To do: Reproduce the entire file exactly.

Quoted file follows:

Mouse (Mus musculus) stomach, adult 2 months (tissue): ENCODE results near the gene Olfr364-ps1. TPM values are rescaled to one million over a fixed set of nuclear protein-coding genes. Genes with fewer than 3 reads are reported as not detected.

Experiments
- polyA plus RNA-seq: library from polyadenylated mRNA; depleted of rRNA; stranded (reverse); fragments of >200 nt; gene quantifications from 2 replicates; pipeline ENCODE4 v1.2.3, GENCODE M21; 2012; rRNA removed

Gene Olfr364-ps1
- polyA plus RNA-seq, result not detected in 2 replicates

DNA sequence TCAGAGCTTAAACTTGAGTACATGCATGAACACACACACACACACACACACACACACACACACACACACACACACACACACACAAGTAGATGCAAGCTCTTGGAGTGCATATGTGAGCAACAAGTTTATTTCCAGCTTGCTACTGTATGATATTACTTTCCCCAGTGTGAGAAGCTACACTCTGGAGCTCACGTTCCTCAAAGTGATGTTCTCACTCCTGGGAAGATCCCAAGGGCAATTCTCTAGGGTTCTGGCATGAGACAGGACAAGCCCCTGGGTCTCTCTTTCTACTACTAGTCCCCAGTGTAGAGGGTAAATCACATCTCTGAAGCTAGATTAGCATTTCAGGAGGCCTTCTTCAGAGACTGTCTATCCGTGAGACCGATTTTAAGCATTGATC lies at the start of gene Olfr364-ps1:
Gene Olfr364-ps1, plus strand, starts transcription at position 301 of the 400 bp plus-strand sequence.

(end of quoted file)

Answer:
Mouse (Mus musculus) stomach, adult 2 months (tissue): ENCODE results near the gene Olfr364-ps1. TPM values are rescaled to one million over a fixed set of nuclear protein-coding genes. Genes with fewer than 3 reads are reported as not detected.

Experiments
- polyA plus RNA-seq: library from polyadenylated mRNA; depleted of rRNA; stranded (reverse); fragments of >200 nt; gene quantifications from 2 replicates; pipeline ENCODE4 v1.2.3, GENCODE M21; 2012; rRNA removed

Gene Olfr364-ps1
- polyA plus RNA-seq, result not detected in 2 replicates

DNA sequence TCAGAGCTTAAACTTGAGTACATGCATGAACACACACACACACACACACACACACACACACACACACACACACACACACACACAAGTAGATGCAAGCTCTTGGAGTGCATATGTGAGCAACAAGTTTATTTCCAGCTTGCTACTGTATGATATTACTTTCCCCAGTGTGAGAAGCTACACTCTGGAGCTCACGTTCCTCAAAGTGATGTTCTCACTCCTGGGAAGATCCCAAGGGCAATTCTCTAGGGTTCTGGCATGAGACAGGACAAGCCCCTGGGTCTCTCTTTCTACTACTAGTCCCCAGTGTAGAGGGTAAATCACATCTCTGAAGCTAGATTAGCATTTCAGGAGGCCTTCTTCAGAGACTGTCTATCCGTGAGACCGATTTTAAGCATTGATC lies at the start of gene Olfr364-ps1:
Gene Olfr364-ps1, plus strand, starts transcription at position 301 of the 400 bp plus-strand sequence.